President Edgar Lungu has said the petition by 64 Members of Parliament on the procurement of the 42 fire tenders is misplaced and raised questions about the worth of some of the lawmakers.
President Lungu also said Speaker of the National Assembly Patrick Matibini would provide guidance over last week's reported scuffle involving Roan MP Chishimba Kambwili, Lands Minister Jean Kapata and Copperbelt's Bowman Lusambo.
The president said some lawmakers behind the petition were evidently more concerned about individual welfare as opposed to representing the interests of the electorate.
Mr Lungu said he was taken aback over the petition to the Speaker of the National Assembly Patrick Matibini by the MPs questioning the procurement process for the 42 fire tenders worth $42 million and the construction of the $1.2 billion Lusaka-Ndola dual carriageway.
"The quality of your MPs is what matters. If you choose people who know what they are there for as members of Parliament, you can't even petition the speaker to query a transaction like that because it is not in his jurisdiction," President Lungu said.
He was speaking to journalists at Lusaka's City Airport before departure for Eastern Province yesterday.
He said it did not matter whether or not some PF MP'S were among the 64 and he would leave the matter to Dr Matibini, to decide whether the matter fell under the ambit of the legislature.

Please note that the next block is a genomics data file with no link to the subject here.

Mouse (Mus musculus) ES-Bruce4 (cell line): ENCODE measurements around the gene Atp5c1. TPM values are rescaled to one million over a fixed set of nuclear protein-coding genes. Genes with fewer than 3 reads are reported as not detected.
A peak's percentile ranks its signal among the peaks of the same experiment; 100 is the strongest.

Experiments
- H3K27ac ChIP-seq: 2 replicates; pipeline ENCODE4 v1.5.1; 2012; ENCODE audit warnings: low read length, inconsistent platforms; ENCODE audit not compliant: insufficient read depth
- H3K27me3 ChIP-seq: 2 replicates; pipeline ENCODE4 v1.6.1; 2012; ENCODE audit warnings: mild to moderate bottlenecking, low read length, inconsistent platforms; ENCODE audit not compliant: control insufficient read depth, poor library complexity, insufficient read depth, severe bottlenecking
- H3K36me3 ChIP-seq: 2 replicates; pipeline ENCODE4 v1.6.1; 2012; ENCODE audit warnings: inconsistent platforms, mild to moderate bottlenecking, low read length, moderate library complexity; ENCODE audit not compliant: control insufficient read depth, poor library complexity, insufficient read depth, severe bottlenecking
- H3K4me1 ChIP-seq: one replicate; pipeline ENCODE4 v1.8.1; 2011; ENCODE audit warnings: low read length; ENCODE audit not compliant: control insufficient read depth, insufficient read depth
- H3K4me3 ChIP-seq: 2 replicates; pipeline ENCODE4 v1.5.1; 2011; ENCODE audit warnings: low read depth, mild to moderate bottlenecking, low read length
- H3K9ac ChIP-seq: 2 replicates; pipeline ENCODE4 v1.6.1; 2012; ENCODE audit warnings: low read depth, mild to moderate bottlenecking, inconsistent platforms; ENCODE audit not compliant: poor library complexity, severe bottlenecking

The President said by electing 'quality' leaders, the country would have little or no challenges in fostering growth.
Meanwhile, President Lungu has called for mutual respect among politicians in the country.
Mr Lungu said respect for one another and sobriety of language were the hallmark of discipline and should be every politician's guide in serving the people.
He was reacting to reports of an altercation between Patriotic Front (PF) MPs Bowman Lusamabo (Kabushi) and Jean Kapata of Mandevu and expelled Roan PF MP Chishimba Kambwili.
"When they fight in Cabinet or the Executive, I deal with the matters. When it is the Judiciary, the court deals with the issue, but when they fight at Parliament, Mr Speaker will guide us," the president said, adding, "But I think overall, discipline is required".
President Lungu said some people were out to intimidate others and create an impression that they could fight. Dialogue and respect were the right course of action in dealing with any matters of contention.
"If you think you can't handle the situation because it's too hot for you, get out and go and reflect," President Lungu said. "What I'm seeing is people just wanting to speak off-the-cuff and in the end they provoke other people and trouble ensues".
Mr Lungu said words were very powerful tools as revealed by the Bible in the book of James, thus 'temperamental politicians' should 'cool down' as everything was okay under his leadership.